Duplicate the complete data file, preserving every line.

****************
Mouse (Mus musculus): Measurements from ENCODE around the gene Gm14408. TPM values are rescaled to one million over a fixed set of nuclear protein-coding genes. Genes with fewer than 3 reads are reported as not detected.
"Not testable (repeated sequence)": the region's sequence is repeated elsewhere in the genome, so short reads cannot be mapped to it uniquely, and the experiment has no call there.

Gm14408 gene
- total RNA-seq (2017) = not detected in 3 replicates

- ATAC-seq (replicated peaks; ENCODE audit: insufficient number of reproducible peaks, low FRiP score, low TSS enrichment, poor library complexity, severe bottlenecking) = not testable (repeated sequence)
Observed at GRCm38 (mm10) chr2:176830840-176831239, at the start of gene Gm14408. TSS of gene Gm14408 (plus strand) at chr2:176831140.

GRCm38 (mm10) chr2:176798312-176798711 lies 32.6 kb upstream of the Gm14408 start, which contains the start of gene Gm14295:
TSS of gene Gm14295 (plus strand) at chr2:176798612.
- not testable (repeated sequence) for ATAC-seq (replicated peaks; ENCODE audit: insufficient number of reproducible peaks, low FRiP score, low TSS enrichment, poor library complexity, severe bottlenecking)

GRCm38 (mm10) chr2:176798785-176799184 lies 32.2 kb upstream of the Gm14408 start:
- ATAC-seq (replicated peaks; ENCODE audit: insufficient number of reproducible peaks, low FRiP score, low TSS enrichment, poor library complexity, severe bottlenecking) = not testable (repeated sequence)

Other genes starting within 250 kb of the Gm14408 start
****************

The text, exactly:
Mouse (Mus musculus): Measurements from ENCODE around the gene Gm14408. TPM values are rescaled to one million over a fixed set of nuclear protein-coding genes. Genes with fewer than 3 reads are reported as not detected.
"Not testable (repeated sequence)": the region's sequence is repeated elsewhere in the genome, so short reads cannot be mapped to it uniquely, and the experiment has no call there.

Gm14408 gene
- total RNA-seq (2017) = not detected in 3 replicates

- ATAC-seq (replicated peaks; ENCODE audit: insufficient number of reproducible peaks, low FRiP score, low TSS enrichment, poor library complexity, severe bottlenecking) = not testable (repeated sequence)
Observed at GRCm38 (mm10) chr2:176830840-176831239, at the start of gene Gm14408. TSS of gene Gm14408 (plus strand) at chr2:176831140.

GRCm38 (mm10) chr2:176798312-176798711 lies 32.6 kb upstream of the Gm14408 start, which contains the start of gene Gm14295:
TSS of gene Gm14295 (plus strand) at chr2:176798612.
- not testable (repeated sequence) for ATAC-seq (replicated peaks; ENCODE audit: insufficient number of reproducible peaks, low FRiP score, low TSS enrichment, poor library complexity, severe bottlenecking)

GRCm38 (mm10) chr2:176798785-176799184 lies 32.2 kb upstream of the Gm14408 start:
- ATAC-seq (replicated peaks; ENCODE audit: insufficient number of reproducible peaks, low FRiP score, low TSS enrichment, poor library complexity, severe bottlenecking) = not testable (repeated sequence)

Other genes starting within 250 kb of the Gm14408 start